Are we about to see what large-scale, monetary reparations looks like in real time?
According to several new reports, California’s Reparations Task Force is nearing the end of its work, and one possible suggestion in their final report would be groundbreaking. The committee is floating the idea that the nation’s largest state provide $223,000 in reparations directly to the descendants of slaves living in the state to address housing discrimination, the Daily Mail reports.
The amount would by far be the largest financial compensation every provided to African-American descendants of slavery as a group by government at at any level in the country’s history. But it’s far from a done deal: the task force’s report won’t be finalized until at least early next year, and California’s state legislature isn’t bound to act on any of the recommendations in the form of new legislation or ballot initiatives that might be required for proposals to become real.
Still, even a report that put such a specific number on possible compensation for slavery and state-sanctioned structural discrimination is a leap in a country where it took three decades just to get one chamber of Congress to authorize a commission to study reparations. If it did come to fruition, it would be one of the most expensive undertakings for California’s government ever.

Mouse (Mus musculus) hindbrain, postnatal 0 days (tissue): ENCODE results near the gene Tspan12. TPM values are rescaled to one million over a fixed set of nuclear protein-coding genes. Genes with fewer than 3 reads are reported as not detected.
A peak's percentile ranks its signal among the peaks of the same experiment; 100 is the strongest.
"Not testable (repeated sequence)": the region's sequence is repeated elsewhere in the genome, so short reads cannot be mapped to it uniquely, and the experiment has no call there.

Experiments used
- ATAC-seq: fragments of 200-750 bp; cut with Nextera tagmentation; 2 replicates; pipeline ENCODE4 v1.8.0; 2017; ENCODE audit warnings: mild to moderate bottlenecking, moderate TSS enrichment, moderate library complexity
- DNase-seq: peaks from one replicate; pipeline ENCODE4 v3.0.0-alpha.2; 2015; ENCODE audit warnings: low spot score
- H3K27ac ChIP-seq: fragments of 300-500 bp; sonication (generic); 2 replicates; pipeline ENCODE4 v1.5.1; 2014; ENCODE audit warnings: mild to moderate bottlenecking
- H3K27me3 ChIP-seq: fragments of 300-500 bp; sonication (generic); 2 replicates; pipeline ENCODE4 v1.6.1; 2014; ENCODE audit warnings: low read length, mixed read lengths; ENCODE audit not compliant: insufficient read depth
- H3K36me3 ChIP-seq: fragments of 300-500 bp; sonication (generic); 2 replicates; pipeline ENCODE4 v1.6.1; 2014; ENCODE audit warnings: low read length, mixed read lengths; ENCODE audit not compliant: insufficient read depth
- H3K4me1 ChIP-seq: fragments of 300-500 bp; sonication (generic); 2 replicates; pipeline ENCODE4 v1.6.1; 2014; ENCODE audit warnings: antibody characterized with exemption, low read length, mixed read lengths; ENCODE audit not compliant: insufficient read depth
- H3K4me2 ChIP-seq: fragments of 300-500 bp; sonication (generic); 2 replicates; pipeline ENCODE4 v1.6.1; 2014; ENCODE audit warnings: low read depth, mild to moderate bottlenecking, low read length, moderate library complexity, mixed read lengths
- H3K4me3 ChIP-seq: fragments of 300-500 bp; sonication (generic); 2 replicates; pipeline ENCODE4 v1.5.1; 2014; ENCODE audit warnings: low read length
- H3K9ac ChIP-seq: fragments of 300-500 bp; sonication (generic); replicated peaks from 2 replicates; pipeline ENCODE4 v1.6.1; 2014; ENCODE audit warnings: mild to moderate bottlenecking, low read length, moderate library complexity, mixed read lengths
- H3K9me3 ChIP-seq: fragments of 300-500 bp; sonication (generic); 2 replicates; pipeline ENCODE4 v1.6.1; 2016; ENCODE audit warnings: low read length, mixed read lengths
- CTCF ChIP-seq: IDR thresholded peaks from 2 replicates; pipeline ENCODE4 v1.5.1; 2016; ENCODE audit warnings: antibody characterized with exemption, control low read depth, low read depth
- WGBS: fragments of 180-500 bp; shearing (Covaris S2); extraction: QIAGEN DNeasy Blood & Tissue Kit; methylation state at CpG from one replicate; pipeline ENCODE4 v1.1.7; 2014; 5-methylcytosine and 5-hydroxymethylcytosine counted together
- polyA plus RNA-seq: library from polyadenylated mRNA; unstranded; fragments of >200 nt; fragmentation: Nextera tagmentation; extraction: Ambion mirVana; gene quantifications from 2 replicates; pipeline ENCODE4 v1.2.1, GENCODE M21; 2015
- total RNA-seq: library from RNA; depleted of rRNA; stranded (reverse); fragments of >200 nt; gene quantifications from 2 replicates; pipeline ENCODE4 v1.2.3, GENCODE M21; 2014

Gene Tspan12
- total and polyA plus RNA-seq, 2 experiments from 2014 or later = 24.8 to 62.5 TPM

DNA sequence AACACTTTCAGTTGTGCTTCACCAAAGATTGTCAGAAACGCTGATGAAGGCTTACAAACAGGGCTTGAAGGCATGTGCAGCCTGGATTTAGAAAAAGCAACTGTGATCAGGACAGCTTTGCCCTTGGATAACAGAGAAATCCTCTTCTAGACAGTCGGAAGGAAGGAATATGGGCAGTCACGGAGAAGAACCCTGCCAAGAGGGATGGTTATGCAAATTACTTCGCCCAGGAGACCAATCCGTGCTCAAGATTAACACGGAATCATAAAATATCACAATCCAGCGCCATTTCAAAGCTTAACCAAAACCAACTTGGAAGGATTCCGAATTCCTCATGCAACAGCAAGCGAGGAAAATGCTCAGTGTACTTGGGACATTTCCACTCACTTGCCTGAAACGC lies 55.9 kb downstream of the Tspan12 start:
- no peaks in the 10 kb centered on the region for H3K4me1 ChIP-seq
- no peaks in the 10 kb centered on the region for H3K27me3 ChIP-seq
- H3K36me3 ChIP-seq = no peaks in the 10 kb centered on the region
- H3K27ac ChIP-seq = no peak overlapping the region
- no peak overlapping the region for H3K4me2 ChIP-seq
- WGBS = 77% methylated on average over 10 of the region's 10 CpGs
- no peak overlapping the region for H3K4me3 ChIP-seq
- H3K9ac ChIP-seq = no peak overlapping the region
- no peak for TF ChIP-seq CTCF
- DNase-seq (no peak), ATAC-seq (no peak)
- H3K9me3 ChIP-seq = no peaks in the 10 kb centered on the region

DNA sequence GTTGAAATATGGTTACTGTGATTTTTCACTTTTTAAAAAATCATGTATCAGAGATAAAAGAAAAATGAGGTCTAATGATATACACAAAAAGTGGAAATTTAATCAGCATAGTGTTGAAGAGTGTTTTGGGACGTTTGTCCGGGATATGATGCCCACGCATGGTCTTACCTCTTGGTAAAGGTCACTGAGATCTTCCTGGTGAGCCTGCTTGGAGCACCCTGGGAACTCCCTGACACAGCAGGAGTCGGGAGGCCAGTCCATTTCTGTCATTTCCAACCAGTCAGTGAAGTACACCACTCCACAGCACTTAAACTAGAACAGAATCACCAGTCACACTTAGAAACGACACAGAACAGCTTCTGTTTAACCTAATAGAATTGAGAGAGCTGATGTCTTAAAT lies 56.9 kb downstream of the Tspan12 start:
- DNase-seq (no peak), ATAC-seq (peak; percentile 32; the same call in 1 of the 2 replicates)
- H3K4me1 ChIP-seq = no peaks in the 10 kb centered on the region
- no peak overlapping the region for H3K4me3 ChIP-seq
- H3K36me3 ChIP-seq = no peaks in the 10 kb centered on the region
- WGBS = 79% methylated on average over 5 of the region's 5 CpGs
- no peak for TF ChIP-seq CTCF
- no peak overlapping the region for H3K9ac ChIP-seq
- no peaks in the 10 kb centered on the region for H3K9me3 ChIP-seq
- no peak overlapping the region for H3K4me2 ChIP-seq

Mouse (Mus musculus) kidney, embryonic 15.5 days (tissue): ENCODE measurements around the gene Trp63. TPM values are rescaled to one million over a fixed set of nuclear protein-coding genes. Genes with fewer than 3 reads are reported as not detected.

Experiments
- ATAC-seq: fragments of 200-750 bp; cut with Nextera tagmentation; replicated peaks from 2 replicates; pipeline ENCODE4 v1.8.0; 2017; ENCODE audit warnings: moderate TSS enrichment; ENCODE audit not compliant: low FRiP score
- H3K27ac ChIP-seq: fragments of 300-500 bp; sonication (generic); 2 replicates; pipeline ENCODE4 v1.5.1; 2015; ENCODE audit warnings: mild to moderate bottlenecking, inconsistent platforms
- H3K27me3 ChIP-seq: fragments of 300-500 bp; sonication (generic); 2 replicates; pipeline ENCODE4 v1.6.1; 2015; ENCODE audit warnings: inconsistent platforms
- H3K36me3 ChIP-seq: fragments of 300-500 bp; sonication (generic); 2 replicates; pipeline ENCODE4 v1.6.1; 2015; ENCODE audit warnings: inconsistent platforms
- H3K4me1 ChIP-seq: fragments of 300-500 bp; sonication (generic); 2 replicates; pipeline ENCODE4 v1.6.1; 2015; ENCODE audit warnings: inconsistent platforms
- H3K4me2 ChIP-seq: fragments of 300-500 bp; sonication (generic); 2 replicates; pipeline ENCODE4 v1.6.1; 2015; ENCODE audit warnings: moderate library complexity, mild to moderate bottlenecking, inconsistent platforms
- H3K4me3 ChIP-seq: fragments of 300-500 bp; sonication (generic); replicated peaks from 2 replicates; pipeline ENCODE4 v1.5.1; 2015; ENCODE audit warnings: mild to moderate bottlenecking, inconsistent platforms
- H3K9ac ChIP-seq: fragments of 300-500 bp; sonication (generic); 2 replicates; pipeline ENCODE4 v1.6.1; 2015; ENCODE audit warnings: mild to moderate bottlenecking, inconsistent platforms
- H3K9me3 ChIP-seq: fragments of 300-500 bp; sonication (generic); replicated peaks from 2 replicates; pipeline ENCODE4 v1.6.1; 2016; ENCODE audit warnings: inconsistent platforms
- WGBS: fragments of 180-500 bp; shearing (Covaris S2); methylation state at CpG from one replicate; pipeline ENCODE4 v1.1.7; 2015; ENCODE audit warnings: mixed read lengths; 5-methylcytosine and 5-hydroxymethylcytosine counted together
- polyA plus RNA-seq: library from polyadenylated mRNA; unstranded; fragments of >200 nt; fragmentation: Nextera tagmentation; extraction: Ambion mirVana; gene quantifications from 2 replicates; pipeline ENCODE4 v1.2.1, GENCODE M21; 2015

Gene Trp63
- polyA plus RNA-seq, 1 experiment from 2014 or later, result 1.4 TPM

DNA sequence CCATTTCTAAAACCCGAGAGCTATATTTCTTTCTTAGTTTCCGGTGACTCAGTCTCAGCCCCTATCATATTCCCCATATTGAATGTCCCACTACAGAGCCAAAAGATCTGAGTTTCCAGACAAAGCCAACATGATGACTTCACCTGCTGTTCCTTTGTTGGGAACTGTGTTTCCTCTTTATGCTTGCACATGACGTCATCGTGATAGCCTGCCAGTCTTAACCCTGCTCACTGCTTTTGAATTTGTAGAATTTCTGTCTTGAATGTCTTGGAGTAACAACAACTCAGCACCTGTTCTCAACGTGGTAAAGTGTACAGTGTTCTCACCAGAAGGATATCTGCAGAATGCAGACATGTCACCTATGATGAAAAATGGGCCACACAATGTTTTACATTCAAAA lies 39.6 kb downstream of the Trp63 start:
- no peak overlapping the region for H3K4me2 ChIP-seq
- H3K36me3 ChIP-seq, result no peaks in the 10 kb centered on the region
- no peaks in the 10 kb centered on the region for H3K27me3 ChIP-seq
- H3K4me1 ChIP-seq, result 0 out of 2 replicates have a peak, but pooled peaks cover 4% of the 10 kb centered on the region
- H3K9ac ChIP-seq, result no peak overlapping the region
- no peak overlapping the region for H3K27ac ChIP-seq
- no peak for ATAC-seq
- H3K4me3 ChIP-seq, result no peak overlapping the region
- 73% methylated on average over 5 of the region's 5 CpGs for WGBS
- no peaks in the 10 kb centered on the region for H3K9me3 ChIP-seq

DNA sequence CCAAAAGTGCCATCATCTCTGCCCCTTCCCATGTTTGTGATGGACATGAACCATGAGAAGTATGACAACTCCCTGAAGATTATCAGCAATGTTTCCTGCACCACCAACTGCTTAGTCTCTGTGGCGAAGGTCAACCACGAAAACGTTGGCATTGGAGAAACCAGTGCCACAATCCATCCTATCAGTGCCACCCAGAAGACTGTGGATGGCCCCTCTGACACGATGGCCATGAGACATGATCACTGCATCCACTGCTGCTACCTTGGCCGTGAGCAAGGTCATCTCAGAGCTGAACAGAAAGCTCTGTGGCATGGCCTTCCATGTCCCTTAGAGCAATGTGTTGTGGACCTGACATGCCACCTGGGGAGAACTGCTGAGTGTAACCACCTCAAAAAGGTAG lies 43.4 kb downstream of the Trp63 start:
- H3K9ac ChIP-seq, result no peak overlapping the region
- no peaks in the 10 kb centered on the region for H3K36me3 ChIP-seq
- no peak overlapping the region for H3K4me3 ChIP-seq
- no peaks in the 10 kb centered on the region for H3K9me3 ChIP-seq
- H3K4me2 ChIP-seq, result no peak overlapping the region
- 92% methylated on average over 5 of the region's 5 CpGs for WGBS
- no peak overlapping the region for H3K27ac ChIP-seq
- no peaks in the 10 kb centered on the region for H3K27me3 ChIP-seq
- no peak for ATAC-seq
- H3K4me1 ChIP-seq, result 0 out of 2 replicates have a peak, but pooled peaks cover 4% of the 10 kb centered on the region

From The New York Times
Californians eligible for reparations, the task force decided in March, would be descendants of enslaved African Americans or of a “free Black person living in the United States prior to the end of the 19th century.” Nearly 6.5 percent of California residents, roughly 2.5 million, identify as Black or African American. The panel is now considering how reparations should be distributed — some favor tuition and housing grants while others want direct cash payments.
The task force has identified five areas — housing discrimination, mass incarceration, unjust property seizures, devaluation of Black businesses and health care — in discussions for compensation. For example, from 1933 to 1977, when it comes to housing discrimination, the task force estimates compensation of around $569 billion, with $223,200 per person.
On the other hand, $233,000 doesn’t even come close to the cost of the median priced home in California, nor dos $569 billion compare to the loss of life and wealth faced by Black folks as a result of discrimination.